The Ethicon Physiomesh Mesh places patients at higher risk of revision surgeries and hernia recurrence, according to an analysis of the hernia repair product. As a result, Johnson & Johnson’s subsidiary Ethicon Inc. voluntarily withdrew it’s Physiomesh in May 2016. The devices can cause complications including infection, organ perforation, chronic nerve damage, and chronic pain.
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Physiomesh is a large pore, flexible composite mesh made of non-absorbable polypropylene and used in minimally invasive ventral hernia repair and other fascial deficiencies. A hernia occurs when an organ, intestine or fatty tissue squeezes through a hole or a weak spot in the surrounding muscle or connective tissue. A ventral hernia is a bulge through an opening within the abdominal wall muscles. Synthetic mesh in hernia repair is preferred over using sutures because it reduces the risk of infection and pain, and provides quicker recovery time.
The action affects the Ethicon Physiomesh Composite Mesh product line. The product codes affected include PHY0715R, PHY1015V, PHY1515Q, PHY1520R, PHY1520V, PHY2025V, PHY2030R, PHY2535V, PHY3035R, and PHY3050R.
The withdrawal does not affect the Ethicon Physiomesh Open Flexible Composite Mesh device or other Ethicon mesh products.
Surgical mesh is a type of medical product that supports damaged or weak tissue. Unfortunately, defective surgical mesh can lead to serious, even devastating, medical complications. These include:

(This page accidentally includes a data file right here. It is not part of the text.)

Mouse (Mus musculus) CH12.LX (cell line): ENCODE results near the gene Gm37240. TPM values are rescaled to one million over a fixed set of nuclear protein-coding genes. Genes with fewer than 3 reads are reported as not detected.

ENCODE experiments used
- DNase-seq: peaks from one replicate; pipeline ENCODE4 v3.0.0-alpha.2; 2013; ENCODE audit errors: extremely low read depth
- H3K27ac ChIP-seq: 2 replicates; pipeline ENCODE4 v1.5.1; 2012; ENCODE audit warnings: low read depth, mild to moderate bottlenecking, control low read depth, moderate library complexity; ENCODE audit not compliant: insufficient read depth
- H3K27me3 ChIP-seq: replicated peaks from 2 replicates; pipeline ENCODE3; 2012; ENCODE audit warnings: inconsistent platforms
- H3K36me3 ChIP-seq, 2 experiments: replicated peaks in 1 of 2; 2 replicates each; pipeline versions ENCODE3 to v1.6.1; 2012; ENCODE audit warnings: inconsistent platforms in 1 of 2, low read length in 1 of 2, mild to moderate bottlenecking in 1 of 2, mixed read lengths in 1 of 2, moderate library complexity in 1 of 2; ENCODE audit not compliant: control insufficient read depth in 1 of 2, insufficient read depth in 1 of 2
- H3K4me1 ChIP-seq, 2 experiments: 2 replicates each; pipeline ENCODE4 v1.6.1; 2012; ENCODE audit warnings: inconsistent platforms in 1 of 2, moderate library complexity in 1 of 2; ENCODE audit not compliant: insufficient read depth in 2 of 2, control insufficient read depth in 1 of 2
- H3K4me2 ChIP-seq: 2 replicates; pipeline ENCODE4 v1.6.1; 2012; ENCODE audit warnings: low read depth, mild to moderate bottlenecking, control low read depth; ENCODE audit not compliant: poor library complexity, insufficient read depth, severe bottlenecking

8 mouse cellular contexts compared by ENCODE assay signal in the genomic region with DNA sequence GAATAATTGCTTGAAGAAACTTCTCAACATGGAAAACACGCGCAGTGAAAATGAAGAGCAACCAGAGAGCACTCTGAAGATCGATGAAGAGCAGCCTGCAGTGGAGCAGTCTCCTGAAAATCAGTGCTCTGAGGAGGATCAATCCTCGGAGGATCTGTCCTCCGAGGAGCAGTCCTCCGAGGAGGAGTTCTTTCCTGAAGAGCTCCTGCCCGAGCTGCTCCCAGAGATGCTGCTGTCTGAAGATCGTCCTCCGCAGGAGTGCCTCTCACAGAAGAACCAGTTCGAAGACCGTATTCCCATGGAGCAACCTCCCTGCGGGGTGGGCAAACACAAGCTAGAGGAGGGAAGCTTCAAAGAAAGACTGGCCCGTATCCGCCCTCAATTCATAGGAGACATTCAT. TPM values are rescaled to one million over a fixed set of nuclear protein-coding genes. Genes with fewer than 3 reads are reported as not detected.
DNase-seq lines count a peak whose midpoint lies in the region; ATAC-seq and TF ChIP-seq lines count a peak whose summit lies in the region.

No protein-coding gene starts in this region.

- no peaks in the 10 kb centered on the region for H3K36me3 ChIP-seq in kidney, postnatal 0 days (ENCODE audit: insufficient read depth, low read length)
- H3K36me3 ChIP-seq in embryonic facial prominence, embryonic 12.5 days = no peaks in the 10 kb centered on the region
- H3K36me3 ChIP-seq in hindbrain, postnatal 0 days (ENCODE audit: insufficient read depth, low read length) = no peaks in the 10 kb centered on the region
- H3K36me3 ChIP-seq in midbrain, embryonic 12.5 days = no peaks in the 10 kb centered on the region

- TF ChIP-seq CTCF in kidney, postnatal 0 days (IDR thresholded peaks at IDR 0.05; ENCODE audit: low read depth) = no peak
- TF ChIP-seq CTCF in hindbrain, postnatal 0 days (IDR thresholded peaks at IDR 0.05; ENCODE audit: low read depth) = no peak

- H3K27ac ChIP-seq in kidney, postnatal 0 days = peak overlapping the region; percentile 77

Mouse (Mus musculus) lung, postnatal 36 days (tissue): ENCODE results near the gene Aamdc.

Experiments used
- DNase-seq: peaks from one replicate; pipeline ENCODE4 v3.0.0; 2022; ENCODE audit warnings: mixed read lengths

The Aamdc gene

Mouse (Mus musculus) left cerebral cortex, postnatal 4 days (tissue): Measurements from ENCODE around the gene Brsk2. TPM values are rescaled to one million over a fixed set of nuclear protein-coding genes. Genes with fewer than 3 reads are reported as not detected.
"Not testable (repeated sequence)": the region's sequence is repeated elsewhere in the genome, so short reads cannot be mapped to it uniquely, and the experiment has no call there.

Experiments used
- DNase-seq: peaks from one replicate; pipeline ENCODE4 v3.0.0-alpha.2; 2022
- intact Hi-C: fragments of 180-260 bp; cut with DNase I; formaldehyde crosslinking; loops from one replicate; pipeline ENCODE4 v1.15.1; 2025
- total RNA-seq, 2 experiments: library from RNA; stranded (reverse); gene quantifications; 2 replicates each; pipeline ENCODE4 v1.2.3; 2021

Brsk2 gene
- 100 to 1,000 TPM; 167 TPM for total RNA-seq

Patients and surgeons have been complaining about the complications and the need for re-do surgery when the abdominal or inguinal hernia recurred.
The Physiomesh device was a big hit for Johnson & Johnson. Before the Physiomesh recall, Ethicon developed the Physiomesh Open. Ethicon submitted a 510(k) application for the Physiomesh Open in June, 2014, and received clearance in October, 2014.
Ethicon gave the Physiomesh Open about half a year to gain market traction before they finally decided to “voluntarily withdraw” the regular Physiomesh from the market.
Several Physiomesh lawsuits have been filed against Ethicon and Johnson & Johnson, with the first one slated to go to trial in January 2018. Ethicon has been battling lawsuits for years against its transvaginal mesh products, which are also made from polypropylene.
According to the lawsuits, the Physiomesh products were defectively designed and manufactured, using plastic materials that react to human tissues, causes infections and can migrate to other parts of the body. The lawsuits also indicates that the plastic mesh can cut tissues and fails to actually perform as intended leading to recurrence of the hernias.